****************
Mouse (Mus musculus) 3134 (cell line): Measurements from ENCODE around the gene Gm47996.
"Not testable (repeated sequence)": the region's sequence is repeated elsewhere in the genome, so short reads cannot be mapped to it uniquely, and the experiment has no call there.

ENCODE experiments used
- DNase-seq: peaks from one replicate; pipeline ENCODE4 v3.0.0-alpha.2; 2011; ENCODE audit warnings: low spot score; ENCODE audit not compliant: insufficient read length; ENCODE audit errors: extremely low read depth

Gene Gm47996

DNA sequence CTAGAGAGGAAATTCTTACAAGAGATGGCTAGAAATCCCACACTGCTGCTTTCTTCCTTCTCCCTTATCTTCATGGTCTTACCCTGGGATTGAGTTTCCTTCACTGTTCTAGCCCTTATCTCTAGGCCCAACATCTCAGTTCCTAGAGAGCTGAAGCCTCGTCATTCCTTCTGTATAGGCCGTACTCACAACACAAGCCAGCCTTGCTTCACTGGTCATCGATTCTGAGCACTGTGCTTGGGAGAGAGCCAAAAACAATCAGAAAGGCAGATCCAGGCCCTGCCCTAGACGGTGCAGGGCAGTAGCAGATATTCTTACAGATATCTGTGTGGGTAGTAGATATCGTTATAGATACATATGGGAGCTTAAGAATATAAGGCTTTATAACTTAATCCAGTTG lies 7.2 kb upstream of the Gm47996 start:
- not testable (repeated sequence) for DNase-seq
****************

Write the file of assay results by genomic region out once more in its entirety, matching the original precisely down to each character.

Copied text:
Mouse (Mus musculus) 3134 (cell line): Measurements from ENCODE around the gene Gm47996.
"Not testable (repeated sequence)": the region's sequence is repeated elsewhere in the genome, so short reads cannot be mapped to it uniquely, and the experiment has no call there.

ENCODE experiments used
- DNase-seq: peaks from one replicate; pipeline ENCODE4 v3.0.0-alpha.2; 2011; ENCODE audit warnings: low spot score; ENCODE audit not compliant: insufficient read length; ENCODE audit errors: extremely low read depth

Gene Gm47996

DNA sequence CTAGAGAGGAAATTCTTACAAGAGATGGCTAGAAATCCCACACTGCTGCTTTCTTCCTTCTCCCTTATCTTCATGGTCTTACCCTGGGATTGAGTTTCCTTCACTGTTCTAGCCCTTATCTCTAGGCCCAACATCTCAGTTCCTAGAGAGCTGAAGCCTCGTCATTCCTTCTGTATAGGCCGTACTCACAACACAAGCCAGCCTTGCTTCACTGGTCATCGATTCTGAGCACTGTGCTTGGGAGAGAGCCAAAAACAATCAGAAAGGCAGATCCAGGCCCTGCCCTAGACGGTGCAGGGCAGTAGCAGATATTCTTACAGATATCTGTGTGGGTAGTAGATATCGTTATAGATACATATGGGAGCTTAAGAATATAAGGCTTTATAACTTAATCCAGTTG lies 7.2 kb upstream of the Gm47996 start:
- not testable (repeated sequence) for DNase-seq